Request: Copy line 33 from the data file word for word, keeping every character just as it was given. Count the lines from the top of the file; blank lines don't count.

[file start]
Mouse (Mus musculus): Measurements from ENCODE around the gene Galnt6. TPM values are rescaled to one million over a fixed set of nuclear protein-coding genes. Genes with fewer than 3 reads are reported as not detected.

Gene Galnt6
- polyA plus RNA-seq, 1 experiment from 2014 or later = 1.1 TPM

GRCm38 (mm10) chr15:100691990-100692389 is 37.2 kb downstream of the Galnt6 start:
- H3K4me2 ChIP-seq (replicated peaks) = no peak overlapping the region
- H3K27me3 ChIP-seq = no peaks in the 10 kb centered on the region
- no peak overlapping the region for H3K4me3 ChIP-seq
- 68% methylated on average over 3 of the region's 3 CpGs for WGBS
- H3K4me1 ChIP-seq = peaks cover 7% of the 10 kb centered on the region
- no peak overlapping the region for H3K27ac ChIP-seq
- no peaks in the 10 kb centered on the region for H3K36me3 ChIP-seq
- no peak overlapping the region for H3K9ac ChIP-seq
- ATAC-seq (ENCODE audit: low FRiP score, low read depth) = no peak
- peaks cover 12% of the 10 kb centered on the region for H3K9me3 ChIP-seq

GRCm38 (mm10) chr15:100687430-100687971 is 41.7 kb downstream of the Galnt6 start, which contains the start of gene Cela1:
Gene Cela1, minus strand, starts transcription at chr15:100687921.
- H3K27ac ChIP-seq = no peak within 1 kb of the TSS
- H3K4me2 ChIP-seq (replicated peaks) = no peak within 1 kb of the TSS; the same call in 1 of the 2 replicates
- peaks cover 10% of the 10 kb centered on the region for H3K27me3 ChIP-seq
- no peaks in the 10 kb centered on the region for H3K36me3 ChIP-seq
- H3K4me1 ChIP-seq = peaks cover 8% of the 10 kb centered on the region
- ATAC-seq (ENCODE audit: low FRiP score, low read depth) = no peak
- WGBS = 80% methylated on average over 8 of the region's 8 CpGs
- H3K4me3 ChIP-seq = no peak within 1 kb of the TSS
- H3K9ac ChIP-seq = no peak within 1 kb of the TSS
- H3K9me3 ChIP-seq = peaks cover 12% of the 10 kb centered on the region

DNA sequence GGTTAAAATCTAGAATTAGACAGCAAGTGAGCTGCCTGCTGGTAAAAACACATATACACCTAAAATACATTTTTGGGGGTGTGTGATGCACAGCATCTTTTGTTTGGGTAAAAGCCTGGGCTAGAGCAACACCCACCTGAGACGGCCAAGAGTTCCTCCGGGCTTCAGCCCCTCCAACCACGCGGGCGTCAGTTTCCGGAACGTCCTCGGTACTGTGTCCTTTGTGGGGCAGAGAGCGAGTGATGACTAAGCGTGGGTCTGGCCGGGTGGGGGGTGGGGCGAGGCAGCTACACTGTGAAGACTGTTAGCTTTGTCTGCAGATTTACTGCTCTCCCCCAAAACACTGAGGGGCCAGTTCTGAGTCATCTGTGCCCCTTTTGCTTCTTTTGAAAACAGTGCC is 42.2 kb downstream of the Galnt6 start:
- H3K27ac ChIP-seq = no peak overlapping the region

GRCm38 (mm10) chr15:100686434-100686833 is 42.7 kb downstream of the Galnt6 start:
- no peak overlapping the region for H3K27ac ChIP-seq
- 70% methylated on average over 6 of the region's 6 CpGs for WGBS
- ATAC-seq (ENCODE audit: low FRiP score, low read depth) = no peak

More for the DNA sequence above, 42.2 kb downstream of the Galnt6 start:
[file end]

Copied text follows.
More for the DNA sequence above, 42.2 kb downstream of the Galnt6 start: